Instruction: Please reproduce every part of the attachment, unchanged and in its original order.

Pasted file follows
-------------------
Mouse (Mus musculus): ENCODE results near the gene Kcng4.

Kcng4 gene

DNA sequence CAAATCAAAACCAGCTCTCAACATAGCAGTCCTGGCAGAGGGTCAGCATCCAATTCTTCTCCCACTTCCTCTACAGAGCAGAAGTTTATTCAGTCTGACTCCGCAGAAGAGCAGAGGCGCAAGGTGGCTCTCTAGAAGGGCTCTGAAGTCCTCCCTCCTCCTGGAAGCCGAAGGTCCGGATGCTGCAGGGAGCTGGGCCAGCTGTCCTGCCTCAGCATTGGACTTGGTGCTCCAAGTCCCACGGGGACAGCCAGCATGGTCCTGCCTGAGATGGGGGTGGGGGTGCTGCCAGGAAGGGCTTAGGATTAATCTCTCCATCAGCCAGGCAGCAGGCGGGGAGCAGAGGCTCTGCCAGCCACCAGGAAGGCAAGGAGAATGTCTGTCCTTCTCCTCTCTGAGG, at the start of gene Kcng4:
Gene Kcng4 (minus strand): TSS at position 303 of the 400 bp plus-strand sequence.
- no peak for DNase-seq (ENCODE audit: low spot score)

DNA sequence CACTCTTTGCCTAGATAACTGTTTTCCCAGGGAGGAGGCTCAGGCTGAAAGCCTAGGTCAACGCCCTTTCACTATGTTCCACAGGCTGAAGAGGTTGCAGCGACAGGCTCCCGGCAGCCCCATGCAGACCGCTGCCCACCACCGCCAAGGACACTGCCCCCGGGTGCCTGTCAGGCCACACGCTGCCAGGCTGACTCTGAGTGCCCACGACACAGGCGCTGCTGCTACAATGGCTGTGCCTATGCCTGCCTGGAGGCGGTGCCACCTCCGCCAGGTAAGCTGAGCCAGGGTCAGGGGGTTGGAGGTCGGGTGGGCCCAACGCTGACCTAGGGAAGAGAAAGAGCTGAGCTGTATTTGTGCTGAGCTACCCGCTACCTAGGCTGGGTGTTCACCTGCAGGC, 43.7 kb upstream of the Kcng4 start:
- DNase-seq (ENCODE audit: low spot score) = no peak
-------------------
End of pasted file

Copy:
Mouse (Mus musculus): ENCODE results near the gene Kcng4.

Kcng4 gene

DNA sequence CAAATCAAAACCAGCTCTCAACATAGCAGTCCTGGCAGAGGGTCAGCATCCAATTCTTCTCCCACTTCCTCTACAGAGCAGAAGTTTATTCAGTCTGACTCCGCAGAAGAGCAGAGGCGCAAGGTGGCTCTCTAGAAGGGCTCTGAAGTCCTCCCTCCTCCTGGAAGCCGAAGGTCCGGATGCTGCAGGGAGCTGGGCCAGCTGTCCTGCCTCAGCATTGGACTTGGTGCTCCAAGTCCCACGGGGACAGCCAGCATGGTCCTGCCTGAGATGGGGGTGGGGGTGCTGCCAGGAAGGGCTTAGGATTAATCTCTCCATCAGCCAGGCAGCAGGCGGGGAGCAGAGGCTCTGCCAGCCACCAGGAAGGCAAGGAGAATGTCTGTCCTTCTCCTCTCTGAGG, at the start of gene Kcng4:
Gene Kcng4 (minus strand): TSS at position 303 of the 400 bp plus-strand sequence.
- no peak for DNase-seq (ENCODE audit: low spot score)

DNA sequence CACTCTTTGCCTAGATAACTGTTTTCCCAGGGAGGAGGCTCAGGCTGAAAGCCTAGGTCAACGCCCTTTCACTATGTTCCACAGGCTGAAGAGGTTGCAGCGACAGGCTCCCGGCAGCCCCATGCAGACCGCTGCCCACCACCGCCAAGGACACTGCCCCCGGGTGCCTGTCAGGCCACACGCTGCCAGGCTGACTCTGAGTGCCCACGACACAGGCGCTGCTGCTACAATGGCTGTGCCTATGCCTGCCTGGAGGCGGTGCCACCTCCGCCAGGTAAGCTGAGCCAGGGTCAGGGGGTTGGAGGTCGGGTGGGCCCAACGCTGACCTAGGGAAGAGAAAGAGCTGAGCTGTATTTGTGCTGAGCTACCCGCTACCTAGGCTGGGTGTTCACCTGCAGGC, 43.7 kb upstream of the Kcng4 start:
- DNase-seq (ENCODE audit: low spot score) = no peak